AP: With regards to the same game, this question is about your positive attitude. Now, the tournament, if I may say so, was a nightmare for you. Being a player myself (not a very good one, but a player still), I know how desperately one might want to finish the dreaded run and go back home. But it was you who complicated matters and took risks in a more or less balanced endgame in the final round. What keeps you so motivated?
AB: Yes there were times when I wanted to just repeat the position and finish the tournament. But then I told myself, "You are better against Kramnik! It doesn't matter what the tournament situation is. You just have to do your best and try to beat him with everything you have got!"
In retrospect, this was, perhaps, completely reckless but I am happy that I did it and next time I meet him across the chess board, he will know that I am looking for revenge! About my motivation, I believe that beating these guys is part of my destiny!
AP: You also did extremely well holding Magnus for the most part of your game against him but all of a sudden the nature of the position changed and things went downhill remarkably fast for you after that. Could you tell us how the loss affected you?
AB: Yes, the game against Carlsen didn't go at all as planned. In the opening, my mindset was just wrong. Even when I got a chance to take over, I was just thinking about holding the game. I was quite upset about losing the game but then luckily I remembered a quote from the New in Chess article: "Start of a lifelong rivalry?" So I know it's not just a one-time thing and that I will get my chance again in the future.
AP: Tell us about your draw against Vishy. It must have been a special feeling to draw against someone you've idolised all your life.
AB: I think I was around 10 when I got the chance to play in a simul against Vishy Anand. Back then, I remember telling my parents that I don't want to be just another player who has played against him in a simul. I want to sit in front of him as a fellow player and hold my own.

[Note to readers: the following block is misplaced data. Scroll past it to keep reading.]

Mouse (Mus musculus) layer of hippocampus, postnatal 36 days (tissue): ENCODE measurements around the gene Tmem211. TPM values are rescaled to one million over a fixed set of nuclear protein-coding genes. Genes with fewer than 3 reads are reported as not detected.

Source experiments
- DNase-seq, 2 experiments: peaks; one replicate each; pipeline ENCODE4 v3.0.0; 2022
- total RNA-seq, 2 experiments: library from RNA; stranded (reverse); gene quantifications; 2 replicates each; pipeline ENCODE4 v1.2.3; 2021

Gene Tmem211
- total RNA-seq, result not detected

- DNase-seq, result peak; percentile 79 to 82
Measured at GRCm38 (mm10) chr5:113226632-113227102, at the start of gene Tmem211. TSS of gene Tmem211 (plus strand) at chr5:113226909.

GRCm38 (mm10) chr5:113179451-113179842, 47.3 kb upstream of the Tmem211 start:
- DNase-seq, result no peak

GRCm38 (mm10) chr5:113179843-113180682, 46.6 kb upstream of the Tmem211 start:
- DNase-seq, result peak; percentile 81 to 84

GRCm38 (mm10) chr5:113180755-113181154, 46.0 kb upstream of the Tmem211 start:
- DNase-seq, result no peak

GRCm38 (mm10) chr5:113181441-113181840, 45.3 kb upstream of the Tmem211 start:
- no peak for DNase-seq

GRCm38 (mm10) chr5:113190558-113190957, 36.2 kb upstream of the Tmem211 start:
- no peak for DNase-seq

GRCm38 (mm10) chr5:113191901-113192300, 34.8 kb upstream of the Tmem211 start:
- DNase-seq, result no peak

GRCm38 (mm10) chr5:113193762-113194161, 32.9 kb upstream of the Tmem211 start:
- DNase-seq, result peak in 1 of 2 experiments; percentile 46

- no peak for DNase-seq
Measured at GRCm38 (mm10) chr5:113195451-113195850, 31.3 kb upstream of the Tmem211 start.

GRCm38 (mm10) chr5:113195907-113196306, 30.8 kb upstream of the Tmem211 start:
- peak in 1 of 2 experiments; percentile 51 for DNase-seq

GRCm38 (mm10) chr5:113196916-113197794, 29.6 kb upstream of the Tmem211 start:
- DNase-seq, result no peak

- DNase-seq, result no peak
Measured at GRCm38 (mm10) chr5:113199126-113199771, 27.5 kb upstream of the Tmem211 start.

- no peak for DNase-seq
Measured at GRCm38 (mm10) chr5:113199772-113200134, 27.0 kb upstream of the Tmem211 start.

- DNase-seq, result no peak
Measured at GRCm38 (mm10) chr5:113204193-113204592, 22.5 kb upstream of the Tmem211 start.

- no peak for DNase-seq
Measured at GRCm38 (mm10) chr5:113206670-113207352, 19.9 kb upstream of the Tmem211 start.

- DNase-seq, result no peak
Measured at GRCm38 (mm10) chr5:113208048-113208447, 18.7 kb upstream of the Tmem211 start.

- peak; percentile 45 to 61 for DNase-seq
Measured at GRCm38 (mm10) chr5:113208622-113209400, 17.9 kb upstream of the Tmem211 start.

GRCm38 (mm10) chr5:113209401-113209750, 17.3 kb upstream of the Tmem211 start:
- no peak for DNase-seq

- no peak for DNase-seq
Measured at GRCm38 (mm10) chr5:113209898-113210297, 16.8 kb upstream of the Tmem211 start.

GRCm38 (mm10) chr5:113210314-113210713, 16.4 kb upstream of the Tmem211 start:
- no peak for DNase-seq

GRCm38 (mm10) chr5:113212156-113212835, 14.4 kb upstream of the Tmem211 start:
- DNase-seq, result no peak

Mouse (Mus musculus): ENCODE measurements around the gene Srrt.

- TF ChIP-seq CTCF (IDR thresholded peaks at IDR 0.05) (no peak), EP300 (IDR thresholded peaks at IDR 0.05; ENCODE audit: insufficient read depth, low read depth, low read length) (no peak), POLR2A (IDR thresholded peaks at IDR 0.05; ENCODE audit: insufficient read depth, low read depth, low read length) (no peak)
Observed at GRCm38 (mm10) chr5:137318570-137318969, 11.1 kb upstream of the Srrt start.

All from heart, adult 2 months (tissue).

In the game, I got a good position but didn't follow up in the best way and it ended in a draw. After the event I spent almost half a day with him going around Amsterdam and it will forever remain a special memory. I got to learn a lot about him and his phenomenal memory!
AP: Talking of Anand, he's scheduled to play for the Indian team at the Olympiad this year. How do you think this will affect the Indian team at large and you in particular?
AB: It was one of the best things which could have happened to our team! I am very excited to spend a lot of time interacting and exchanging opinions with him. Hopefully, with the addition of Vishy Anand –and if Hari decides to return – the prediction of Vidit Gujrathi, who has already said in an interview during the last Olympiad that we are going to get Gold medal this year, might turn out to be true. It is going to be a very strong team. (The other two will be decided later by rating average)
AP: Let's talk about your gold medal winning performance at the national teams. Which was your favourite game from the tournament?
AB: I had a great tournament and increased my rating after a very long time. My favourite game was against SL Narayanan as he was the higher rated among the opponents I had faced in the event and also I had previously lost three times to him in the classical format (In rapid play, I have won 2 games and I have 50% in blitz, in case you’re curious). The revenge was really sweet!
AP: Had you done any special preparation for the National Teams?
AB: Actually, playing the Tata Steel Masters really takes a toll on you. Hence the best I could do was to chill and let my power return.
AP: And lastly, what's the plan ahead? Where will we see you play next?
AB: For now I will be going to Fischer's final resting place for the Reykjavik Open. Hopefully, his spirit will be with me so I can play like him!
About the Author
Aditya Pai is an ardent chess fan, avid reader, and a film lover. He holds a Master's in English Literature and used to work as an advertising copywriter before joining the ChessBase India team.